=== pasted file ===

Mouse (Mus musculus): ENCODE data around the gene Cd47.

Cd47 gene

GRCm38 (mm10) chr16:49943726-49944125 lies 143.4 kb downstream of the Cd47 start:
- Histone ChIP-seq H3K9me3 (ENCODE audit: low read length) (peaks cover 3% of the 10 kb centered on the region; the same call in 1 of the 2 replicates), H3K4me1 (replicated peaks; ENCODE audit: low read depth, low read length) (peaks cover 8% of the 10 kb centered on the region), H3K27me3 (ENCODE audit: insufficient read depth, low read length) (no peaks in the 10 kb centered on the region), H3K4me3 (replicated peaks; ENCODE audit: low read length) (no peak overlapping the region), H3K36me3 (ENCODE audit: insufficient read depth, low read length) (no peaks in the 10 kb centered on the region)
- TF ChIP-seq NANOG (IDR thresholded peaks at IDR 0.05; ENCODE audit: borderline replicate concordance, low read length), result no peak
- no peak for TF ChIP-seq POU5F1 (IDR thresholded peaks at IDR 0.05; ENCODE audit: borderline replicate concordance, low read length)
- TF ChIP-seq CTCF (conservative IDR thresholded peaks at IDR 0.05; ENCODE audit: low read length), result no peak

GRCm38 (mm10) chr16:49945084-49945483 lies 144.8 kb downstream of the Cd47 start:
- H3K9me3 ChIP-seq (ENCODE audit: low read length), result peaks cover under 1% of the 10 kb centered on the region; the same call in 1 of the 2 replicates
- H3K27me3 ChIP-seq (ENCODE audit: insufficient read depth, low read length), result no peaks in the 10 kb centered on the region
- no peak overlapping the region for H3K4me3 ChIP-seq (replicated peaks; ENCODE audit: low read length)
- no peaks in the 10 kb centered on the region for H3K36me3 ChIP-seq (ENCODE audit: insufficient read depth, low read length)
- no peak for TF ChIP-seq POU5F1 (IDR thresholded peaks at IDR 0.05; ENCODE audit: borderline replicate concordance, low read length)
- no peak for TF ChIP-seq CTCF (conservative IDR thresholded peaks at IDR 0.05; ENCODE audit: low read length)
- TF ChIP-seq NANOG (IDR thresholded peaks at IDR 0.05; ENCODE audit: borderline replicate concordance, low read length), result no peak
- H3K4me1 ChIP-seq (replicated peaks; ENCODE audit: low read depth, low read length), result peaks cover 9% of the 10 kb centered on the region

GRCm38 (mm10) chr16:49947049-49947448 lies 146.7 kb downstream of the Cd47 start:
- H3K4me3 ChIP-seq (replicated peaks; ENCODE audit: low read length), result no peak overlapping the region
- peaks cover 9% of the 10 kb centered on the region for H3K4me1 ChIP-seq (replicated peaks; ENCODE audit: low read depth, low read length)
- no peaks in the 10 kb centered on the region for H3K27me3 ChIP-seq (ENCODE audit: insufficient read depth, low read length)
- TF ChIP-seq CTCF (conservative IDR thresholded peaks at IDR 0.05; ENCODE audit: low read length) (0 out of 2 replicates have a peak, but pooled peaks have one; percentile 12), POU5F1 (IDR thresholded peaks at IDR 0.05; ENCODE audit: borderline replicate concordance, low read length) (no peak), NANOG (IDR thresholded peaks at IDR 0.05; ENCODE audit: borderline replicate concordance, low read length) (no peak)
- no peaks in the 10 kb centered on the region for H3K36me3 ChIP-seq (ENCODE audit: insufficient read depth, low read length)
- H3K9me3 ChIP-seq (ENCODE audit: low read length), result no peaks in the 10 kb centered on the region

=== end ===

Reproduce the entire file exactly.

Mouse (Mus musculus): ENCODE data around the gene Cd47.

Cd47 gene

GRCm38 (mm10) chr16:49943726-49944125 lies 143.4 kb downstream of the Cd47 start:
- Histone ChIP-seq H3K9me3 (ENCODE audit: low read length) (peaks cover 3% of the 10 kb centered on the region; the same call in 1 of the 2 replicates), H3K4me1 (replicated peaks; ENCODE audit: low read depth, low read length) (peaks cover 8% of the 10 kb centered on the region), H3K27me3 (ENCODE audit: insufficient read depth, low read length) (no peaks in the 10 kb centered on the region), H3K4me3 (replicated peaks; ENCODE audit: low read length) (no peak overlapping the region), H3K36me3 (ENCODE audit: insufficient read depth, low read length) (no peaks in the 10 kb centered on the region)
- TF ChIP-seq NANOG (IDR thresholded peaks at IDR 0.05; ENCODE audit: borderline replicate concordance, low read length), result no peak
- no peak for TF ChIP-seq POU5F1 (IDR thresholded peaks at IDR 0.05; ENCODE audit: borderline replicate concordance, low read length)
- TF ChIP-seq CTCF (conservative IDR thresholded peaks at IDR 0.05; ENCODE audit: low read length), result no peak

GRCm38 (mm10) chr16:49945084-49945483 lies 144.8 kb downstream of the Cd47 start:
- H3K9me3 ChIP-seq (ENCODE audit: low read length), result peaks cover under 1% of the 10 kb centered on the region; the same call in 1 of the 2 replicates
- H3K27me3 ChIP-seq (ENCODE audit: insufficient read depth, low read length), result no peaks in the 10 kb centered on the region
- no peak overlapping the region for H3K4me3 ChIP-seq (replicated peaks; ENCODE audit: low read length)
- no peaks in the 10 kb centered on the region for H3K36me3 ChIP-seq (ENCODE audit: insufficient read depth, low read length)
- no peak for TF ChIP-seq POU5F1 (IDR thresholded peaks at IDR 0.05; ENCODE audit: borderline replicate concordance, low read length)
- no peak for TF ChIP-seq CTCF (conservative IDR thresholded peaks at IDR 0.05; ENCODE audit: low read length)
- TF ChIP-seq NANOG (IDR thresholded peaks at IDR 0.05; ENCODE audit: borderline replicate concordance, low read length), result no peak
- H3K4me1 ChIP-seq (replicated peaks; ENCODE audit: low read depth, low read length), result peaks cover 9% of the 10 kb centered on the region

GRCm38 (mm10) chr16:49947049-49947448 lies 146.7 kb downstream of the Cd47 start:
- H3K4me3 ChIP-seq (replicated peaks; ENCODE audit: low read length), result no peak overlapping the region
- peaks cover 9% of the 10 kb centered on the region for H3K4me1 ChIP-seq (replicated peaks; ENCODE audit: low read depth, low read length)
- no peaks in the 10 kb centered on the region for H3K27me3 ChIP-seq (ENCODE audit: insufficient read depth, low read length)
- TF ChIP-seq CTCF (conservative IDR thresholded peaks at IDR 0.05; ENCODE audit: low read length) (0 out of 2 replicates have a peak, but pooled peaks have one; percentile 12), POU5F1 (IDR thresholded peaks at IDR 0.05; ENCODE audit: borderline replicate concordance, low read length) (no peak), NANOG (IDR thresholded peaks at IDR 0.05; ENCODE audit: borderline replicate concordance, low read length) (no peak)
- no peaks in the 10 kb centered on the region for H3K36me3 ChIP-seq (ENCODE audit: insufficient read depth, low read length)
- H3K9me3 ChIP-seq (ENCODE audit: low read length), result no peaks in the 10 kb centered on the region